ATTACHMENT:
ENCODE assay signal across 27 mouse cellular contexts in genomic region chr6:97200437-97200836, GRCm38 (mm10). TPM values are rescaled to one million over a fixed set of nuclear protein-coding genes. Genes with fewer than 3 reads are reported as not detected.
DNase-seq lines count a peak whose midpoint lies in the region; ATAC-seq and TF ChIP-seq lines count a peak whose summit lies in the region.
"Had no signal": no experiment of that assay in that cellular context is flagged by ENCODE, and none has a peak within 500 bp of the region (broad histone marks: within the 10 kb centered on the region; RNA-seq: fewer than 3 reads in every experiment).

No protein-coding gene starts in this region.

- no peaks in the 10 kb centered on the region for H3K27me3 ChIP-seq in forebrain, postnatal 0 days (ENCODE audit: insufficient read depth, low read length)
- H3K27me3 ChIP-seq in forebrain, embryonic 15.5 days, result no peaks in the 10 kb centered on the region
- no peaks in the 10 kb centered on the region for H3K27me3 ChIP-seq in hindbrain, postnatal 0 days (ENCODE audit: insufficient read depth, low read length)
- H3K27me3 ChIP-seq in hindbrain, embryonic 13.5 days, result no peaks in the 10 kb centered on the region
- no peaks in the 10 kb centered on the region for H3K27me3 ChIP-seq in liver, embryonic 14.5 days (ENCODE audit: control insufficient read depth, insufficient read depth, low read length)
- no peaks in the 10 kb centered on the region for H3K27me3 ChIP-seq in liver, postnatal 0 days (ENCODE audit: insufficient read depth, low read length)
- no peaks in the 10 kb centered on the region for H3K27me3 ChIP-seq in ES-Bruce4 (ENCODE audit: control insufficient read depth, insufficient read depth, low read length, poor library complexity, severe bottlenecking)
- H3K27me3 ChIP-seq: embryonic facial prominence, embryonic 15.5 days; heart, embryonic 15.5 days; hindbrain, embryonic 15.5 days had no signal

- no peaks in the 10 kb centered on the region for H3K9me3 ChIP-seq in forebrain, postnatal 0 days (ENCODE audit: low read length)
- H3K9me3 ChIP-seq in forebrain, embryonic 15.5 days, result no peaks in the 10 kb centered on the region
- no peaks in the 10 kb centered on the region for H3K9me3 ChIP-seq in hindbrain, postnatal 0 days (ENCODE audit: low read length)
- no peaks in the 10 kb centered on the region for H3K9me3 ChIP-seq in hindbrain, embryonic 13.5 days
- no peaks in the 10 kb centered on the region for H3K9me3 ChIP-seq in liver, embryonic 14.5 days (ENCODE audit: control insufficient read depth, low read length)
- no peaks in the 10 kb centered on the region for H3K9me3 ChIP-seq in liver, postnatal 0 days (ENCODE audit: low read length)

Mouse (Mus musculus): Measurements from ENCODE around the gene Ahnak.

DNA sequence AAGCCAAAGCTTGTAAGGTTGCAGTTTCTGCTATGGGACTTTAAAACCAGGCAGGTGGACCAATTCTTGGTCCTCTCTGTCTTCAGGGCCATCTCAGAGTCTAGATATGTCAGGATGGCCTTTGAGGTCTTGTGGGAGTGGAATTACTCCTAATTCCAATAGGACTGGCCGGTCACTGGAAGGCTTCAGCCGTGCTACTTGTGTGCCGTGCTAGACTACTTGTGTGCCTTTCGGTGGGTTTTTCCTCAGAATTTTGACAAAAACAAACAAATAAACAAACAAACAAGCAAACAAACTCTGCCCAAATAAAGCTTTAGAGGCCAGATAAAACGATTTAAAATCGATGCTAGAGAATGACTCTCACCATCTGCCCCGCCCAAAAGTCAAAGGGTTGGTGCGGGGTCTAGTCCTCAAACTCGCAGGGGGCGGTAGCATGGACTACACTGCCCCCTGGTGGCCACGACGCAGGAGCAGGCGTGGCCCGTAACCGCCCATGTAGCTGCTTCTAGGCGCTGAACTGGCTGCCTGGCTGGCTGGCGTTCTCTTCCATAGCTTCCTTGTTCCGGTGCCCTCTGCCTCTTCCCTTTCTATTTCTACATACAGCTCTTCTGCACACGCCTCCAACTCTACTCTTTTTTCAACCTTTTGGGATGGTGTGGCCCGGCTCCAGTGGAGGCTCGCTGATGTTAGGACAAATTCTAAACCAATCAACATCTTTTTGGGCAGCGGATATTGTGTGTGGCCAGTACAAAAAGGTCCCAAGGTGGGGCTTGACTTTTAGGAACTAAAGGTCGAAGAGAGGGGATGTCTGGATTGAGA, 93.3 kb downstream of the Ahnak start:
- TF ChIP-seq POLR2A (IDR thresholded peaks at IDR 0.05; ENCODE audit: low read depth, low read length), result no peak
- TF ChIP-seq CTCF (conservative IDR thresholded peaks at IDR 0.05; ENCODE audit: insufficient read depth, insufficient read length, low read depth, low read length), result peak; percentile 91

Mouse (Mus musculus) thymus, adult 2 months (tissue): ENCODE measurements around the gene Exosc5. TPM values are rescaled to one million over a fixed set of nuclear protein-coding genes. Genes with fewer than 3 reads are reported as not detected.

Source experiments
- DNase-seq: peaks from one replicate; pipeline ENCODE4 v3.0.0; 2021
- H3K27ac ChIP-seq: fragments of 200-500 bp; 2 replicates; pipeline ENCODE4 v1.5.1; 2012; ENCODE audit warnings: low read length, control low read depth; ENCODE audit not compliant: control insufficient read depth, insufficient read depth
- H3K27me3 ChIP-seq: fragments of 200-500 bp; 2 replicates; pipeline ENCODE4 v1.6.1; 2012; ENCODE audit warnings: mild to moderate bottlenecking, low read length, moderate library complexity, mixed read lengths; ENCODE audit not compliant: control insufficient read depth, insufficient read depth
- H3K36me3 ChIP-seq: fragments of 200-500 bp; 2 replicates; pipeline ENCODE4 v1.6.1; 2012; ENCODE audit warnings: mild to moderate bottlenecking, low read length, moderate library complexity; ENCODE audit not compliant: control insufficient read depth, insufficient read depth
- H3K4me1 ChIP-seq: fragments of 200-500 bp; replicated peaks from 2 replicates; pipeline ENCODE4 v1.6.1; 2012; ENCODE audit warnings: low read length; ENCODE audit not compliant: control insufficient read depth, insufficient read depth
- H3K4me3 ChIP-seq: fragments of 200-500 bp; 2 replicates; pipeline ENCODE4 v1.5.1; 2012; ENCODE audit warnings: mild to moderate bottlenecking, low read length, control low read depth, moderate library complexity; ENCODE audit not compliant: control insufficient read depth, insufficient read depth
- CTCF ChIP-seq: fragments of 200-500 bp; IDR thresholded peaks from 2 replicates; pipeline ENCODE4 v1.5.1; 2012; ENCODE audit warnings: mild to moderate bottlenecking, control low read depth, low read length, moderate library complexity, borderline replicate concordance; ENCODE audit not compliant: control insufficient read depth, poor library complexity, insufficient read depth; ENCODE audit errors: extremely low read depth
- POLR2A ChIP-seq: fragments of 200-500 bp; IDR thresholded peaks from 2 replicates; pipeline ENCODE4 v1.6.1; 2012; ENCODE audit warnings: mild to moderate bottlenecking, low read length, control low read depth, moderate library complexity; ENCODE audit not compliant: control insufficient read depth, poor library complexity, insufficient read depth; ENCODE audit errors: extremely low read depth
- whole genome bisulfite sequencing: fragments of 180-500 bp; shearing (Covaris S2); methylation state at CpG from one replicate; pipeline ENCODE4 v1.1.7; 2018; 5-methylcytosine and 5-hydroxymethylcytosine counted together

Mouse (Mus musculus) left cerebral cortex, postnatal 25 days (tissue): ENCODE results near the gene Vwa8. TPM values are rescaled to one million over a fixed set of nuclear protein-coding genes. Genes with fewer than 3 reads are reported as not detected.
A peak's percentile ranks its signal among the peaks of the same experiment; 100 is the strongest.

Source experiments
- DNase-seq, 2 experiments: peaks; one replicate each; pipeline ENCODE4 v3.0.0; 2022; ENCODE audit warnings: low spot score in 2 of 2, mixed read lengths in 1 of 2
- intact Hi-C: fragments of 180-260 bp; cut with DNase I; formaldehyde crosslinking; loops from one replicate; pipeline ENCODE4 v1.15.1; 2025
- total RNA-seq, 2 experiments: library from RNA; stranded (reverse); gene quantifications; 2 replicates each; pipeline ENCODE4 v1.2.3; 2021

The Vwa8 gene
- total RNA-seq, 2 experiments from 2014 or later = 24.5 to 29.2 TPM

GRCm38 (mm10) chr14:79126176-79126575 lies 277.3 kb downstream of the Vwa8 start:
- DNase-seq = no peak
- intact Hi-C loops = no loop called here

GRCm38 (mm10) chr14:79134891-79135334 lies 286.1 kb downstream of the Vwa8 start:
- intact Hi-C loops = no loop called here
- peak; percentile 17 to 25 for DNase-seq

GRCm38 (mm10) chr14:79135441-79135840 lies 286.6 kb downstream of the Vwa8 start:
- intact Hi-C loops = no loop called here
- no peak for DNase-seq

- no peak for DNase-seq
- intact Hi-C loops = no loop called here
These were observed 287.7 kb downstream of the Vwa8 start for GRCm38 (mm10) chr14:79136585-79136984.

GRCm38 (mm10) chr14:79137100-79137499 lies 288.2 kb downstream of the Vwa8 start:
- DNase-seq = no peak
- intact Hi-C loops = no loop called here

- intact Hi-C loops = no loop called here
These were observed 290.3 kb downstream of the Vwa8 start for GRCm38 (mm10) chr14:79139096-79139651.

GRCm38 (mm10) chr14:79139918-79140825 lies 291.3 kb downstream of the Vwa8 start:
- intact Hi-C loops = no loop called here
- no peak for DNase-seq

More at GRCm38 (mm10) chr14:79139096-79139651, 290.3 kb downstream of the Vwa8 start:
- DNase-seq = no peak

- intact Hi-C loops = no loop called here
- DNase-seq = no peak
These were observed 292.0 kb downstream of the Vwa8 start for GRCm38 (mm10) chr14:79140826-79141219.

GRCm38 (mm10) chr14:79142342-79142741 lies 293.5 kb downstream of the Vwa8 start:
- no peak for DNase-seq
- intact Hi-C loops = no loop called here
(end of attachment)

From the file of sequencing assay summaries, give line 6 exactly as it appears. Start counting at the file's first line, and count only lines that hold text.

- H3K27me3 ChIP-seq in forebrain, embryonic 15.5 days, result no peaks in the 10 kb centered on the region